During my recent PBS tour, I boarded a plane 15 of the 16 days I was travelling; I was in a new city every day. The challenge for me is staying healthy and mentally sharp when I travel. In addition to needing my brain to function at 110% for a live TV show every evening, I have dozens of e-mails to respond to, patient issues in my clinic to address, and articles to write—so truly I need to stay productive while I am on the road. Now on the 16th day of this tour, and on my final flight headed home, I am thinking of sharing tips that might help you in a similar situation.
Finding healthy food can be a challenge, a regular workout routine might get skipped, and a good night’s sleep may become elusive with a different hotel room every night. It is also far too easy to get stressed out when on the road.
Below is a list of five tips I use to stay healthy, productive, and mentally sharp during heavy travel. I hope some of these will be helpful to you.
Make good food choices when traveling
Start by bringing some healthy options along with you. I try to carry a few packs of nuts (almonds or pistachios) in 1-2 ounce bags. I always have a few protein bars with me (look for protein bars with at least 5 grams of fiber, 8 grams of protein, and not more than 2-3 grams of sugar). We have started carrying some protein bars in our clinic that meet all these criteria and taste great. Click here to view our protein and fiber bars.
Breakfast is easy. I do not have my normal protein shake I enjoy at home, so I order either a veggie omelet, oatmeal with fruit, or have scrambled eggs with a side of fruit, plus a couple cups of coffee. For lunch, I can usually order a salad with a choice of lean protein and unsweetened iced tea. I enjoy nuts or a protein bar for an afternoon snack. Dinner features a side salad, lean protein and a double vegetable portion instead of the starch (rice, pasta, potatoes) often offered. Typically, I have 1-2 glasses of wine with dinner (though during the PBS tour I am recording live (after dinner), so I hydrate with water or unsweetened iced tea instead. When I can, I find a piece of fruit to have when I get back to my room at night.
Schedule your work out each day
I nearly always stay at a hotel with a gym. I prefer to work out in the morning to start my day, but I am not willing to lose sleep to get it in, so sometimes I work out in the afternoon. The challenge is building a time into my schedule and keeping it. When my work is in the evening, such as a live PBS show, I typically have an early am flight each day, so I schedule a time in the gym right before dinner. It wakes me up and clears my mind, and helps to ensure I will sleep better. Almost every hotel I stay in has at least an elliptical machine and stationary bicycle, and I spend 15-20 minutes on each, and use some of their free weights afterwards if they have any.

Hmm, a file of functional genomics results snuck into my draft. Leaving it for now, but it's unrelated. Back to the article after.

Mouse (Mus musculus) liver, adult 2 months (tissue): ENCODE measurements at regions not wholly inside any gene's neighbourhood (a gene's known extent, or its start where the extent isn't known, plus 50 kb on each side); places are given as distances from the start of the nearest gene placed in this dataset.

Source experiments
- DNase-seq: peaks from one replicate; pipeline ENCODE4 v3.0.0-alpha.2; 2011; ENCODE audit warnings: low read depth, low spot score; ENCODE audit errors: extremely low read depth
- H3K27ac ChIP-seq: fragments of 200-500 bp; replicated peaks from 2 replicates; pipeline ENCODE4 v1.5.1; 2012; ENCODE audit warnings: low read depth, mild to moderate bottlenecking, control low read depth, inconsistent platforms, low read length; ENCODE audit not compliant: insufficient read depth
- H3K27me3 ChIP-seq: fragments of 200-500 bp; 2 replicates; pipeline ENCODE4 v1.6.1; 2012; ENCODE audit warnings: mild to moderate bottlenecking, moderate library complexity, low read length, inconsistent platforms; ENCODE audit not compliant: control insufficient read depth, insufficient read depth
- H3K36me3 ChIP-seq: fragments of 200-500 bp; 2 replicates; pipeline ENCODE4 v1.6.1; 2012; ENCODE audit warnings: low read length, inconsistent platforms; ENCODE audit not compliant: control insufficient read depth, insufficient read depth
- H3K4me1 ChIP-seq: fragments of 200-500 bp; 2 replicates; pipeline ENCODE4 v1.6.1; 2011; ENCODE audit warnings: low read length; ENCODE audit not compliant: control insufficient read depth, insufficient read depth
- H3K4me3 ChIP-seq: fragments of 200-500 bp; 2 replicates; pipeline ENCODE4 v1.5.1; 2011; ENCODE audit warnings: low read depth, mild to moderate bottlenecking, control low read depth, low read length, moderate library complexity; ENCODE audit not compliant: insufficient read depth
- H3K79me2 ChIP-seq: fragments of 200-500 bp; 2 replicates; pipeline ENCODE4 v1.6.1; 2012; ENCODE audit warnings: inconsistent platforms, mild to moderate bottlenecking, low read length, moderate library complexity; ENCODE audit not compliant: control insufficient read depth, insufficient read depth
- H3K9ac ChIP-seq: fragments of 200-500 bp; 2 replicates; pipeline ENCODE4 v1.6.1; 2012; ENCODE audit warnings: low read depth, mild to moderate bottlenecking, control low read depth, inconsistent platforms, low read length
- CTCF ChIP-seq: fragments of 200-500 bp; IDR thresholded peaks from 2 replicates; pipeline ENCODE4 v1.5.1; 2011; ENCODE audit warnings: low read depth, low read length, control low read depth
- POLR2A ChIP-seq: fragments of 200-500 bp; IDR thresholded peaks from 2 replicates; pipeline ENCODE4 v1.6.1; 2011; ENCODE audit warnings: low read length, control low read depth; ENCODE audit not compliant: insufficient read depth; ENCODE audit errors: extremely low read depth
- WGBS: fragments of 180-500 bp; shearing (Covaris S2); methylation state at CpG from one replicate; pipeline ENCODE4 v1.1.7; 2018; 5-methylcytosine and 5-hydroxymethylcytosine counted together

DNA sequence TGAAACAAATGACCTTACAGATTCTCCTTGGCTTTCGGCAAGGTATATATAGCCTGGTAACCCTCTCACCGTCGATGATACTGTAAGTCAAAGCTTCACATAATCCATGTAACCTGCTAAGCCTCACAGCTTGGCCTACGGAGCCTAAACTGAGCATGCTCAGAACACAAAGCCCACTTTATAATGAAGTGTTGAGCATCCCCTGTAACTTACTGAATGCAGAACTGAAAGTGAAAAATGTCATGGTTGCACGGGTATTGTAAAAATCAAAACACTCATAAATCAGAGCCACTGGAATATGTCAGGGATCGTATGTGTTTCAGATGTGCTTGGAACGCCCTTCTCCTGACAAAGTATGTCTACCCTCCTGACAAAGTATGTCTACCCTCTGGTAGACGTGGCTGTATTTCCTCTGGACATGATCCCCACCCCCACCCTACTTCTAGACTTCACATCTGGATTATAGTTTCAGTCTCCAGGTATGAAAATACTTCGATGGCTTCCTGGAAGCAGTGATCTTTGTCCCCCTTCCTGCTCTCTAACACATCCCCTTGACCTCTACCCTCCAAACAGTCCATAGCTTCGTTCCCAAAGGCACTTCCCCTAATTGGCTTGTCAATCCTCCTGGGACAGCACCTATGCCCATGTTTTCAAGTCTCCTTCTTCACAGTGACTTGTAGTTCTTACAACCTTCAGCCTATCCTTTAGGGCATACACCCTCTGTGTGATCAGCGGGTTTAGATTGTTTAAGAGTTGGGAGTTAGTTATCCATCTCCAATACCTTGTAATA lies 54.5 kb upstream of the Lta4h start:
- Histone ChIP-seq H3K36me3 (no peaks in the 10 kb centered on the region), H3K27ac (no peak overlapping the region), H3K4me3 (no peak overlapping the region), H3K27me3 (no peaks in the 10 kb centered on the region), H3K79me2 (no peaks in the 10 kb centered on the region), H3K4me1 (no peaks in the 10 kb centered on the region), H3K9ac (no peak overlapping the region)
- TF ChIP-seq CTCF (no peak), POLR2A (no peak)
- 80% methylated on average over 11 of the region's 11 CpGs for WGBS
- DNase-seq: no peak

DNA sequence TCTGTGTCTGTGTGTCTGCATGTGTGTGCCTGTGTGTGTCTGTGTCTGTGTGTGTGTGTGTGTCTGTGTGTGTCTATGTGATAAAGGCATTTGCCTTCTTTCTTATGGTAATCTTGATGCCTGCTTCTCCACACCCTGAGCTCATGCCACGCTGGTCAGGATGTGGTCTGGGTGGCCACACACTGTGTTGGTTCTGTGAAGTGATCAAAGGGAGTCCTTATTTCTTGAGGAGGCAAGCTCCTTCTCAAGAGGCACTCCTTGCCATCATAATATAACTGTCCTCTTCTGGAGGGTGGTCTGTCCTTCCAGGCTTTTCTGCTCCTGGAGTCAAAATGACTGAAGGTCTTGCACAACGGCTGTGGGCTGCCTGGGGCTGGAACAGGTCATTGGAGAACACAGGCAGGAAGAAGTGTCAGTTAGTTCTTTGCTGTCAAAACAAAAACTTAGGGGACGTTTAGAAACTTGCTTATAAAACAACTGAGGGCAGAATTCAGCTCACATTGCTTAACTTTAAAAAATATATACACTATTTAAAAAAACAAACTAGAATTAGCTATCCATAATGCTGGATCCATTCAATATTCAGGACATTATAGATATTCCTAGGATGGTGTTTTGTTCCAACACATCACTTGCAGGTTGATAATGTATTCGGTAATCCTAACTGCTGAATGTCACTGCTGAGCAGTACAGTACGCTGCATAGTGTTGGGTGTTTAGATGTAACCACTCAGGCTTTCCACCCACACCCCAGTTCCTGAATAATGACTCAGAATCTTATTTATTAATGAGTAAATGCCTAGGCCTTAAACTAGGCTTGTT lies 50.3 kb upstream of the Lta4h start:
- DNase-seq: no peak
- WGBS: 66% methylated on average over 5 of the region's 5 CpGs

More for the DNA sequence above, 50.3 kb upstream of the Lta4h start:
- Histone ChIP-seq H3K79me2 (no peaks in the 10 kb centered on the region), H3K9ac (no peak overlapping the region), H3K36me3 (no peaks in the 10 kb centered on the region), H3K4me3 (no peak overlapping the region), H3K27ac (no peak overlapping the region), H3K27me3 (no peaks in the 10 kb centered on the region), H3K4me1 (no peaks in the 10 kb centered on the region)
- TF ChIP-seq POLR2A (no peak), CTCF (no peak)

How to sleep better in a hotel
I find achieving a good night sleep in a different hotel every night a major challenge. However, several things clearly help.
Darkness is key for a good night sleep, but I really dislike waking at night and not being able to find the bathroom in the dark; I keep my cell phone next to my bed so I have a light if needed during the night. Hotel rooms often have all sorts of appliances with red, white, and blue lights that shine in the dark. Either I put on eye covers to ensure darkness, or I might cover a few of the appliances (like clocks) with towels or a pillow, including the slot under the door if it is bright.
Studies have shown that a cool room helps one sleep more soundly, so I typically set the thermostat during the night to 70 degrees.
There are supplements that help with sleep. Melatonin is not very helpful for regular sleep, but it does help with jet lag when shifting back and forth between the east and west coasts. GABA is a compound that helps achieve deeper stages of sleep, and valerian is an herbal compound that has been shown to help with sleep as well. My online store carries a combination of these three agents in a supplement called Insomnitol, and I frequently take it at bedtime when I am traveling multiple nights in a row. It is not habit forming (like more traditional sleeping medications), and does not leave you groggy in the morning either.
Do not overdo caffeine or alcohol
It is all too easy to overuse alcohol when traveling, so I aim to ensure I do not have more than 2 cups of coffee in the morning, and limit my alcohol intake to dinner only. When flying on a plane. My favorite beverage is club soda with a slice of lemon. It is very refreshing and hydrating.
Make time for meditation or prayer time
Having traveled to nearly 100 countries, I have been on flights in distant countries that have scared the heck out of me. Somewhere in my past, I began saying a prayer during take-off and landing. In recent years, I have expanded this to a mini-meditation session, lasting 5 minutes. I sit up straight, put my feet on the floor, close my eyes, take long slow deep breaths, and pray or simply meditate. There are many forms of meditation; what works for me , after I pray is to take a series of deep, slow breaths while imagining a green-glowing, healthy energy pour in through my feet, up my legs, into my heart, and out into my hands. Every time I breathe out, I feel the same energy the same energy flow in the opposite direction. After only 5 minutes, it’s pretty amazing, but I feel calm and restored.
You can modify this process to fit your preferences, but be sure to allow a minimum of 5 minutes to allow your body and mind to relax. When I am not traveling, I like to do this same type of meditation after my exercise routine in the gym 2-3 days per week.
I hope some of these travel tips benefit you when you are away from home.
Steven Masley, MD, FAHA, FACN, FAAFP, CNS
DR MASLEY RECOMMENDS
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